The Accreditation Commission for Community and Junior Colleges turns out to have some explaining of its own to do.
In response to a complaint filed by teachers, the agency that revoked the accreditation of City College of San Francisco has been warned by the U.S. Department of Education that it will lose its own accreditation in 12 months unless it reforms its operations.
It remains unclear what this means for CCSF's fate. School spokeswoman Jennifer Aries said college administrators are aware of the warning but remain focused on addressing the reforms that they need to implement to meet the commission's standards and retain accreditation.
But critics of the school's plight were hopeful Tuesday.
“We think this means the accrediting decisions particularly around CCSF are totally in question,” said Alessa Messer, president of American Federation of Teachers Local 2121. “They need to rescind the … accreditation decision and start over.”
Rafael Mandelman, a member of CCSF's elected but currently powerless board of trustees, called it a step in the right direction.
“CCSF is on the path to fixing the real problems in administration and finance, but the extent that this casts doubt on the ACCJC it can be helpful and give us time to solve those problems,” Mandelman said.
In an Aug. 13 letter, the Department of Education cited the commission's failure to meet its own standards regarding the time frame for making schools correct their deficiencies and the composition of its on-site evaluation teams.
The letter was in response to a 300-page complaint highlighting many of these issues that was filed in May by the American Federation of Teachers and the California Teachers Association.
The Department of Education chided the commission for documenting several deficiencies at CCSF in 2006 but failing to hold the school accountable for correcting them. The federal government requires an accrediting agency to ensure any institution comes into compliance within two years.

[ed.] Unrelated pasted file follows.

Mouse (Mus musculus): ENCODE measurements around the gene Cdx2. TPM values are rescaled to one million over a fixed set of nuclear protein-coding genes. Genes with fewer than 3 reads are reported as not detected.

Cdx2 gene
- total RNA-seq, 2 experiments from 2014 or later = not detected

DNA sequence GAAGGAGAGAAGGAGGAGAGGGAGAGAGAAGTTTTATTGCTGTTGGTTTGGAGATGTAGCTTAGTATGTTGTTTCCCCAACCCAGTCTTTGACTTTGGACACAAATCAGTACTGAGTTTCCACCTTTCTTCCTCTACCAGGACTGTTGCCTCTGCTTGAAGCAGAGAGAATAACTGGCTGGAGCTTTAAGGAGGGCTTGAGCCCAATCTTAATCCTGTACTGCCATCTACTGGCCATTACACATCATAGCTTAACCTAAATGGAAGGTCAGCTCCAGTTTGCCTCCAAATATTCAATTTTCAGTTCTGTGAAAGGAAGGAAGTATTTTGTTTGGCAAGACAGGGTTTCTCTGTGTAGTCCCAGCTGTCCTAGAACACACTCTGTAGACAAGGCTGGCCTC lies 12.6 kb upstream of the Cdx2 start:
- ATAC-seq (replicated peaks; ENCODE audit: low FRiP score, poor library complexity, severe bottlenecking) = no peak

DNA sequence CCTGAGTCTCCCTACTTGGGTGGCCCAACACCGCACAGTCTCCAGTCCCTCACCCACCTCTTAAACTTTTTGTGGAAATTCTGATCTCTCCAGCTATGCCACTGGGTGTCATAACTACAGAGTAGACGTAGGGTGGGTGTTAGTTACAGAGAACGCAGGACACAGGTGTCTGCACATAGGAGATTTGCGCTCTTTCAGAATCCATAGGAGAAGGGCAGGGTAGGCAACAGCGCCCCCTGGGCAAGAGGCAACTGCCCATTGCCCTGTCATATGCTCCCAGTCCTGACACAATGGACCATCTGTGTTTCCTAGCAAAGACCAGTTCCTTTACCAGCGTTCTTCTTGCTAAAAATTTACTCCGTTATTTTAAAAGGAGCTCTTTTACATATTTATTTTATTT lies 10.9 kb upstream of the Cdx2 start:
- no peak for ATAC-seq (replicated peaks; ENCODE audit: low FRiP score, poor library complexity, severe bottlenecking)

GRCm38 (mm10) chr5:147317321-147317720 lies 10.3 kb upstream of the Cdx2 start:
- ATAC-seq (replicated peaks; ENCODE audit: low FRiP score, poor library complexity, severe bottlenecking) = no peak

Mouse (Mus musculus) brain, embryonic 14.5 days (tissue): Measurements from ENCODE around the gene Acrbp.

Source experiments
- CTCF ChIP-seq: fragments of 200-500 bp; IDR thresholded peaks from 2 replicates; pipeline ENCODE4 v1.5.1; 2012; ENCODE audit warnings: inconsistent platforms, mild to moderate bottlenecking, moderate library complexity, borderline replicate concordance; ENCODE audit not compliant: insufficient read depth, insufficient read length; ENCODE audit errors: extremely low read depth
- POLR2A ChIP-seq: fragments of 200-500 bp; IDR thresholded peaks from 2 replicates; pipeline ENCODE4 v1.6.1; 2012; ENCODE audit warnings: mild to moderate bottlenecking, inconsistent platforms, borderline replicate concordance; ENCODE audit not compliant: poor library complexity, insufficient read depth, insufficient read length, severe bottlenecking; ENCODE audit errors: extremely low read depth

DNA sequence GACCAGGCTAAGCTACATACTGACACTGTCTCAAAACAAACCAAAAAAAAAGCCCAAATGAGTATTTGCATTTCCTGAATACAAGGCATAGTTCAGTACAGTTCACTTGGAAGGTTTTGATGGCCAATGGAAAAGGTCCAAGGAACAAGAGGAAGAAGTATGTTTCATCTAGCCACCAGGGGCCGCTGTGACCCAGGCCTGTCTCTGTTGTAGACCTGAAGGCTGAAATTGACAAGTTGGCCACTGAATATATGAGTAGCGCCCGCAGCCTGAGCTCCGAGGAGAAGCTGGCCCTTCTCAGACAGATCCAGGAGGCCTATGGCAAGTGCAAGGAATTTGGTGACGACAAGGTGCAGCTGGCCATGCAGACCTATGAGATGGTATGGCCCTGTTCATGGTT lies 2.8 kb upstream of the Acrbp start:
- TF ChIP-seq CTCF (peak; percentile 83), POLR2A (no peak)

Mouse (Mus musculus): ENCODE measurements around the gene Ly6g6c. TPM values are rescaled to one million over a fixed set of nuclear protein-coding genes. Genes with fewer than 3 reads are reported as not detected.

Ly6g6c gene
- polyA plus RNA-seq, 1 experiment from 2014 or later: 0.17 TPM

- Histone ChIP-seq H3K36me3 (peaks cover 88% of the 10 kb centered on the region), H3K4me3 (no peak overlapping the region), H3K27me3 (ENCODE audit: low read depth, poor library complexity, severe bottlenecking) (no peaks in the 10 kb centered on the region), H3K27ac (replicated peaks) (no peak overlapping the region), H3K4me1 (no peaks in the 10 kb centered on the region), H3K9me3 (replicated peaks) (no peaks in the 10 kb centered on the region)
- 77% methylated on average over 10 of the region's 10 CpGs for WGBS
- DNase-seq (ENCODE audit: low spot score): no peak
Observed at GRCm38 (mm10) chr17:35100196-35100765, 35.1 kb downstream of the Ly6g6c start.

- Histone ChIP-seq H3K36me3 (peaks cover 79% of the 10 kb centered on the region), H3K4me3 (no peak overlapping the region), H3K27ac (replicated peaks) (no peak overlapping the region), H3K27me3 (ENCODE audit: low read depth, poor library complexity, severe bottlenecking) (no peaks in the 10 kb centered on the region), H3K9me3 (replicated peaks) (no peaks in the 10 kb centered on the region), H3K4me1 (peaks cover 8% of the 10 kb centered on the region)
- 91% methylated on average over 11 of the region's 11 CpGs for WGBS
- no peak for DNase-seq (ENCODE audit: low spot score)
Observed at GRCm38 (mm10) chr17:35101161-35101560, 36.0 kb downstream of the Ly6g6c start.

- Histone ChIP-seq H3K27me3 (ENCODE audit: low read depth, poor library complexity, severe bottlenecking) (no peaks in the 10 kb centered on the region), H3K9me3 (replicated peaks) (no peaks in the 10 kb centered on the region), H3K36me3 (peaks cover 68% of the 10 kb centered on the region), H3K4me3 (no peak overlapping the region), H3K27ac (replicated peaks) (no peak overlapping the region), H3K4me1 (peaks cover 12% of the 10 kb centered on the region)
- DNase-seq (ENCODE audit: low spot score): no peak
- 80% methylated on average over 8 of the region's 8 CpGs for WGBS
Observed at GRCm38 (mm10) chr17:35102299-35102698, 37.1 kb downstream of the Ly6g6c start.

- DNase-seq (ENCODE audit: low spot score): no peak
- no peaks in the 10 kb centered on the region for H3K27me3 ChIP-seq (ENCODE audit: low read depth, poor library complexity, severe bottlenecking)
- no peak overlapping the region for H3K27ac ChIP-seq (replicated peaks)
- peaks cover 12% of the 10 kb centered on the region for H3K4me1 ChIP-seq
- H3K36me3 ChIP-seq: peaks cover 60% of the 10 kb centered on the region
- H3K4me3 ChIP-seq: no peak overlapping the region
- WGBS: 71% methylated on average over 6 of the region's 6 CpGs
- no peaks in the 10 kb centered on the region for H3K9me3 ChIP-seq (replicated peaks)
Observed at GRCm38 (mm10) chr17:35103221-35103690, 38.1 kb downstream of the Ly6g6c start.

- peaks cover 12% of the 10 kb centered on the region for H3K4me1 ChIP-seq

“Allowing an institution to be out-of-compliance for more than two years is not permissible,” the letter stated.
City College received the commission's worst possible sanction last year. Then, last month, the commission said it would revoke CCSF's accreditation in July 2014 because the school had failed during the intervening year to correct the deficiencies from 2006 and 2012.
The composition of the on-site investigation team at CCSF also was criticized in the letter. Although the federal government requires such teams to be comprised of faculty, administrators, trustees, CEOs and business officers, it appears as though the teams had more administrators than faculty in the last two visits to CCSF.
The letter also faulted the commission for lacking a clear policy to address apparent conflicts of interest such as occurred when the husband of the commission's president was named to the on-site team that evaluated CCSF.
The commission now has 12 months of its own to come in to compliance with federal standards.